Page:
We live in a digital age where social media connects us all. Our friends have access to our pictures and sometimes our innermost thoughts. Combine this landscape with divorce or custody issues and disaster can ensue. All too often Facebook and texting become platforms to vent against the other spouse or parent. What recourse do you have when you spouse goes off on Facebook or via text messages?
Defamation ( i.e. slander, libel) covers any published or oral statement made to other parties that is false. So, if your spouse goes on Facebook and tells everyone you slept with the postman, this would be defamation. The trouble is that even if you win, damages are hard to establish. You can get an injunction preventing similar posts in the future, but your reputation has already been harmed. Defamation actions are usually not the best recourse.
California Family Code §§ 6203 and 6320 describes the circumstances that can give rise to protective orders and they include much more than physical abuse. They include verbal, telephonic or other harassment or disturbing the peace of the other party directly or indirectly.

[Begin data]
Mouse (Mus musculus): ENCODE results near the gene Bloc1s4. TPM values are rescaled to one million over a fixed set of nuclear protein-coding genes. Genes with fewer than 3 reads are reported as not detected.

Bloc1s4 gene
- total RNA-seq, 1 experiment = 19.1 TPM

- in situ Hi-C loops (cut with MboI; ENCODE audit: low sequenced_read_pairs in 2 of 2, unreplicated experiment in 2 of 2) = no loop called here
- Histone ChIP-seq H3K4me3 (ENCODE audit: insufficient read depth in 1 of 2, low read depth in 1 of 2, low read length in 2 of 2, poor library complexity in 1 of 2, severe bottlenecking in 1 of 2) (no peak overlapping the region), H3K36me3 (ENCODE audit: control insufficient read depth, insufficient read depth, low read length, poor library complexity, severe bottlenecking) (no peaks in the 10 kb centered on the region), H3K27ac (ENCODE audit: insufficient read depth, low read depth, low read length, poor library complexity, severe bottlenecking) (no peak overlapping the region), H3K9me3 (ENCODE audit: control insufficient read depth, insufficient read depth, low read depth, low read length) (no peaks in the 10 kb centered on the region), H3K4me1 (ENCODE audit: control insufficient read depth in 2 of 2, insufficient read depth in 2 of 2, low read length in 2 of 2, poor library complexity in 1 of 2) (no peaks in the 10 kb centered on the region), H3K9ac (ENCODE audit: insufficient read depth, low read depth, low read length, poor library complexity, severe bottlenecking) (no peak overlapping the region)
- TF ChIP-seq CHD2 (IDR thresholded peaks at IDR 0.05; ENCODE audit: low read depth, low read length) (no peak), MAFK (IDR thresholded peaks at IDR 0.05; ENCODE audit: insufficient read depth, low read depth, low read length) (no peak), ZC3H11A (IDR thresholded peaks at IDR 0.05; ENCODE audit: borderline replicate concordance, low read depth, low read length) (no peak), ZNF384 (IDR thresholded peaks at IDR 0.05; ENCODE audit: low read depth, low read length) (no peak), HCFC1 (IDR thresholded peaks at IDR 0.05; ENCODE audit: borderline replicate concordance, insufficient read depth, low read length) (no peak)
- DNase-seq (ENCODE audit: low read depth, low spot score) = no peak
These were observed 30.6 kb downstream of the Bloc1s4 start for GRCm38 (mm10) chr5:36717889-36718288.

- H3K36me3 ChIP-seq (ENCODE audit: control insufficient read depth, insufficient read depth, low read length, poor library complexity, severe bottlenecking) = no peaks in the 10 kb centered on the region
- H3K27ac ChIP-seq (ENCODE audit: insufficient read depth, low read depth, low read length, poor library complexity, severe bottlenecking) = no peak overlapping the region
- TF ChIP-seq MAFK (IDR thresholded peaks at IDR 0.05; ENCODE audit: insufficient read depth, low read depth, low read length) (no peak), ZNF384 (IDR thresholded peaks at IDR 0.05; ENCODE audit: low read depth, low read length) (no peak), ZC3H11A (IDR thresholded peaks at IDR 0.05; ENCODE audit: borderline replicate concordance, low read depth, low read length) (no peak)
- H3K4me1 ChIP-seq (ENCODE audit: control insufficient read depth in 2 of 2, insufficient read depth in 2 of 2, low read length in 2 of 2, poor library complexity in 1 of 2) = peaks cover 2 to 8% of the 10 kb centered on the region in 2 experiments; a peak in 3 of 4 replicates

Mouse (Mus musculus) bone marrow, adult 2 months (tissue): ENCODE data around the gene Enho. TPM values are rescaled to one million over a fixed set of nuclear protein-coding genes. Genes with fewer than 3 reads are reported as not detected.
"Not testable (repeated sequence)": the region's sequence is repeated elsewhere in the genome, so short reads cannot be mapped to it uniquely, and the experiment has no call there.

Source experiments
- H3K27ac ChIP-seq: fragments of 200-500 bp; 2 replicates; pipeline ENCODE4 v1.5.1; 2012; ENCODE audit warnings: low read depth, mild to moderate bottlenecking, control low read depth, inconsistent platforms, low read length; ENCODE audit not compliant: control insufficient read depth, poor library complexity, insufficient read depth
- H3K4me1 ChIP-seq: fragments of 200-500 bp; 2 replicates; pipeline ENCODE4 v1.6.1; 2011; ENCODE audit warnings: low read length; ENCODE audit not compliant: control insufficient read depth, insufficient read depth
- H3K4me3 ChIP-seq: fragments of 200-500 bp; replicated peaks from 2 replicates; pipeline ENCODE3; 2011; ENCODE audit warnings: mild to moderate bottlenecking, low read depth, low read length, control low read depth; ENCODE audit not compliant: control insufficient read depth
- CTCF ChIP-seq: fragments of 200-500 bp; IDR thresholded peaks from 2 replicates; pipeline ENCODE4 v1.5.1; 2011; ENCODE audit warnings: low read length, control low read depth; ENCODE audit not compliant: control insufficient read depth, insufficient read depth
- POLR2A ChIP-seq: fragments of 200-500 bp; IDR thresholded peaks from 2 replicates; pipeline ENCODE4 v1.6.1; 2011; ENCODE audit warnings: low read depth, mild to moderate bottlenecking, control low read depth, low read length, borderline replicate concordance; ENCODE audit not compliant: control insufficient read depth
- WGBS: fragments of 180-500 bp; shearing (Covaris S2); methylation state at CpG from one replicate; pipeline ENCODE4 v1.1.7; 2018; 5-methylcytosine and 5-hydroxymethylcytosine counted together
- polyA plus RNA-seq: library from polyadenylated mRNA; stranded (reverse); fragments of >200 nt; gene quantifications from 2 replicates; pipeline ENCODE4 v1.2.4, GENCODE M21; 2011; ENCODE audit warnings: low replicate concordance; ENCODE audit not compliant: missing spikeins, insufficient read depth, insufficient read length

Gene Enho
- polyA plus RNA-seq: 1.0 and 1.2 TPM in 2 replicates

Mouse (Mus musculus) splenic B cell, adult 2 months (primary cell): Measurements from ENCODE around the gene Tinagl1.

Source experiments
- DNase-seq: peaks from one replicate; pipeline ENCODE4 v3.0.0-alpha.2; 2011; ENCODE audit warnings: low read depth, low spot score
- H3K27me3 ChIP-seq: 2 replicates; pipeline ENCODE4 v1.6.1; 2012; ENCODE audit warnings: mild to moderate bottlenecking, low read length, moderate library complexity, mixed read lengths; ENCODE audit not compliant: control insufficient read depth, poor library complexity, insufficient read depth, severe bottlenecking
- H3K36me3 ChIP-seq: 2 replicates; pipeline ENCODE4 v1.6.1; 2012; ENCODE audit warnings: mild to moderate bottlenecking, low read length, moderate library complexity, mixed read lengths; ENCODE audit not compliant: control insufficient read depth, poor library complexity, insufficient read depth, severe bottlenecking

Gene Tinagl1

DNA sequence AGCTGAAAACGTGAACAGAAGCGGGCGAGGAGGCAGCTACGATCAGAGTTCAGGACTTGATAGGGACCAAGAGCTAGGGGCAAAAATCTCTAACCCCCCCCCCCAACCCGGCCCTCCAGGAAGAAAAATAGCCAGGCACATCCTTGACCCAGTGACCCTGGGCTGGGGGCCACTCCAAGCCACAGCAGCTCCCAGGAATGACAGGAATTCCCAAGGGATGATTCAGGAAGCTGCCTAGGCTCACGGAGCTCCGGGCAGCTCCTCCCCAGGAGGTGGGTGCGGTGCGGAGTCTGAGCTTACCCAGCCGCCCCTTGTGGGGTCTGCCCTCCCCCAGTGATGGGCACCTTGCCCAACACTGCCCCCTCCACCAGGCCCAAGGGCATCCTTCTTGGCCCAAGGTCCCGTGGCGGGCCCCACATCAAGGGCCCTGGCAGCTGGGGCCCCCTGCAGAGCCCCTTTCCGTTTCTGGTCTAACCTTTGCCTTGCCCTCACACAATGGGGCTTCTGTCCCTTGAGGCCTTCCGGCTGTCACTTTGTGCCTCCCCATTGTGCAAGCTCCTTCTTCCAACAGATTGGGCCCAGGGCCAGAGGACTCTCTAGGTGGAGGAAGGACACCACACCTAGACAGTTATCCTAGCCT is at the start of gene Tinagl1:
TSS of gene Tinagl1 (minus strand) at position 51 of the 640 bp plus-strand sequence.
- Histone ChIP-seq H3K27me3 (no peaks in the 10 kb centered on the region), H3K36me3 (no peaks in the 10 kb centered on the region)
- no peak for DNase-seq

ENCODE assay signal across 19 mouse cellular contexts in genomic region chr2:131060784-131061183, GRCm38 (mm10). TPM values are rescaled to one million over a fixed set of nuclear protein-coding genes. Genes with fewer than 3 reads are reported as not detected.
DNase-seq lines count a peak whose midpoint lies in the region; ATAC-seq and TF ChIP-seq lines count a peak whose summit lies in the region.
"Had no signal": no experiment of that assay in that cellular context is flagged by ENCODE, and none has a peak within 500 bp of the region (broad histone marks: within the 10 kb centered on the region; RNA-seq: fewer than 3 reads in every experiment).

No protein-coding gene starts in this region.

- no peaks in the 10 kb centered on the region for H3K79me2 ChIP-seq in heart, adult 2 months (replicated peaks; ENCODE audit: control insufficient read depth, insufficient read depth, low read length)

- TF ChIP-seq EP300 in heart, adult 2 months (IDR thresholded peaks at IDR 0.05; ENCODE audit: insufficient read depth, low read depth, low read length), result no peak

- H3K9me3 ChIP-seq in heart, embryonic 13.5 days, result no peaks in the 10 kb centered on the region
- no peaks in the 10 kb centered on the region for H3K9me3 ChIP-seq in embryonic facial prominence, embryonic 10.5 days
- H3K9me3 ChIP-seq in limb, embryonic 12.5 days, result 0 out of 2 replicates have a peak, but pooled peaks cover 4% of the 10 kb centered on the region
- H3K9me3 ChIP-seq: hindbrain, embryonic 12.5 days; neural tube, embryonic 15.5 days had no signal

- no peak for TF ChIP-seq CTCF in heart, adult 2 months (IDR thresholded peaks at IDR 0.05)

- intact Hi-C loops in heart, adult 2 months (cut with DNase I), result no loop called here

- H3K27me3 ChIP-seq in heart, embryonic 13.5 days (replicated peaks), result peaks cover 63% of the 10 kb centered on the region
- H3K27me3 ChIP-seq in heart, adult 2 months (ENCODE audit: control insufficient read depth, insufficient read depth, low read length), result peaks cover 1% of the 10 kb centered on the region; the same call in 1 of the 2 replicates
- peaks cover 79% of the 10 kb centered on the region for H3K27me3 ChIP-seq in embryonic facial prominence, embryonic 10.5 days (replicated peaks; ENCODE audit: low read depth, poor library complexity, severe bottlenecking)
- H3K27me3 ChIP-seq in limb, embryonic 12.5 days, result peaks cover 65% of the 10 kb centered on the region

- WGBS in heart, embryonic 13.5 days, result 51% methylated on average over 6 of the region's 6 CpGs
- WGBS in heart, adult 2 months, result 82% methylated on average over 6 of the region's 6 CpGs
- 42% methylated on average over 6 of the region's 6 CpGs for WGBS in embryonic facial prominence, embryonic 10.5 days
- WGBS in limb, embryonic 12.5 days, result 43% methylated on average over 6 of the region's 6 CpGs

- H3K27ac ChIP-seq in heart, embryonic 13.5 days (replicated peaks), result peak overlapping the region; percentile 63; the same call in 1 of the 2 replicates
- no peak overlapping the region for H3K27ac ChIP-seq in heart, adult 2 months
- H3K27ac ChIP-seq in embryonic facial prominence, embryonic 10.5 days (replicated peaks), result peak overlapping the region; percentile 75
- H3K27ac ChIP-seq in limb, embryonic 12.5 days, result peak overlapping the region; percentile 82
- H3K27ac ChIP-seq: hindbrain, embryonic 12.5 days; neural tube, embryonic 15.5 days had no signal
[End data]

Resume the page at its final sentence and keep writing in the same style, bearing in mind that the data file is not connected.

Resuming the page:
Protective orders (also called restraining orders) are a helpful tool, which slap someone on the wrist and tells them to knock it off. The court will enjoin the party from acting in a similar way in the future. If protective order is granted, the court can also award attorney’s fees and costs of receiving the order—making bad behavior very expensive. If the other party violates the order, they can be held in contempt of court, have to pay fines, and depending on the order—end up in jail. Some protective orders can do other things, like order the custody of specific property, kick a party out of a house, change the custody of a pet, order one party to pay specific bills, or stay away from other family members. However, just like defamation actions, protective orders do little to make up for past harm. There are no money damages and what is done is done. There are four main types of protective orders and you need to choose the right one to apply for based on the circumstances.
Don’t Say Anything At All
Even if your spouse is a horrible person, saying bad things about them online or harassing them by text or phone can be considered abuse under FC § 6320. These comments can result in attorney’s fees, costs, loss of firearms, loss of a job, etc. So, if you can’t say anything nice, don’t say anything at all.
For help finding a safe place to live in Ventura County please contact the Ventura County Coalition Against Household Violence at 805-656-1111
If you would need legal guidance regarding a restraining order, feel free to contact me at 805.876.4LAW